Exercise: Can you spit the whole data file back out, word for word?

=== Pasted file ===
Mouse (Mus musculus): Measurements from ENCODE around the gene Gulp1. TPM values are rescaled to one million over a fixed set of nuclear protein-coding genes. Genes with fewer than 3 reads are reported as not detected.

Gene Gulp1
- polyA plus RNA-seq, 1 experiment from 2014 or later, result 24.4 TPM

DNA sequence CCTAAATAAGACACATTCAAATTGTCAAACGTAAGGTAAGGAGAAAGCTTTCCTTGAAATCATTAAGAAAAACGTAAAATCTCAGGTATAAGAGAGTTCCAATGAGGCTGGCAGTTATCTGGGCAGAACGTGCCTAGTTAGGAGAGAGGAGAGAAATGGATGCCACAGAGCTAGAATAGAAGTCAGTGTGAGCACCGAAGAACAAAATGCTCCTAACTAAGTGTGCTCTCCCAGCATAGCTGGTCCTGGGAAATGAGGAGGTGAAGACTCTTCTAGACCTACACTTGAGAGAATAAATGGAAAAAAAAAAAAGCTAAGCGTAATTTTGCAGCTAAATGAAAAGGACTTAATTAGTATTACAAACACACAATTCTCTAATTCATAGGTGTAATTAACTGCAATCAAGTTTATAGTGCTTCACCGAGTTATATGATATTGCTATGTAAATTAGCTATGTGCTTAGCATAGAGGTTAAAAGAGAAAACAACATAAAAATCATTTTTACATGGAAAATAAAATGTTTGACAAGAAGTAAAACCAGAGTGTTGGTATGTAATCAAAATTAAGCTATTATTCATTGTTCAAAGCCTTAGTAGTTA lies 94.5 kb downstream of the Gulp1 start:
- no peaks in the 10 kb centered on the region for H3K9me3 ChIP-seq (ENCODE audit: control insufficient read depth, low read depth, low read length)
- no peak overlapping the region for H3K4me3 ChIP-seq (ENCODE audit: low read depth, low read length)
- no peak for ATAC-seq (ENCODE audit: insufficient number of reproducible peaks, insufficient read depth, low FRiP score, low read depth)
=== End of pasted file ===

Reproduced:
Mouse (Mus musculus): Measurements from ENCODE around the gene Gulp1. TPM values are rescaled to one million over a fixed set of nuclear protein-coding genes. Genes with fewer than 3 reads are reported as not detected.

Gene Gulp1
- polyA plus RNA-seq, 1 experiment from 2014 or later, result 24.4 TPM

DNA sequence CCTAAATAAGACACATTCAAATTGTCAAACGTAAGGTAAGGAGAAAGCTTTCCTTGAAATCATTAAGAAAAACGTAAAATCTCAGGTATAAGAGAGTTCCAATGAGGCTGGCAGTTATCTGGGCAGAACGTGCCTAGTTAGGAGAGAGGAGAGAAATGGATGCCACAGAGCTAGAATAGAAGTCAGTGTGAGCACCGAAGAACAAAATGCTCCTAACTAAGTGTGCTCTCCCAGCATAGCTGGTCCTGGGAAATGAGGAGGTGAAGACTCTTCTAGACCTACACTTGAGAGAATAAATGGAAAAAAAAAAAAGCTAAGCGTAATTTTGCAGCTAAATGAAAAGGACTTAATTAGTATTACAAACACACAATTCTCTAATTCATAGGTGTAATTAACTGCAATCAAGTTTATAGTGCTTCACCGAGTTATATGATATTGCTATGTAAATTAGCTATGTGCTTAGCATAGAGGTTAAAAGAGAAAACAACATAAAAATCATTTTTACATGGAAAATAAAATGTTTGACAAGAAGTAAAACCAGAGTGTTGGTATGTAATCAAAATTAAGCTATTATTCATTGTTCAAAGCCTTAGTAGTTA lies 94.5 kb downstream of the Gulp1 start:
- no peaks in the 10 kb centered on the region for H3K9me3 ChIP-seq (ENCODE audit: control insufficient read depth, low read depth, low read length)
- no peak overlapping the region for H3K4me3 ChIP-seq (ENCODE audit: low read depth, low read length)
- no peak for ATAC-seq (ENCODE audit: insufficient number of reproducible peaks, insufficient read depth, low FRiP score, low read depth)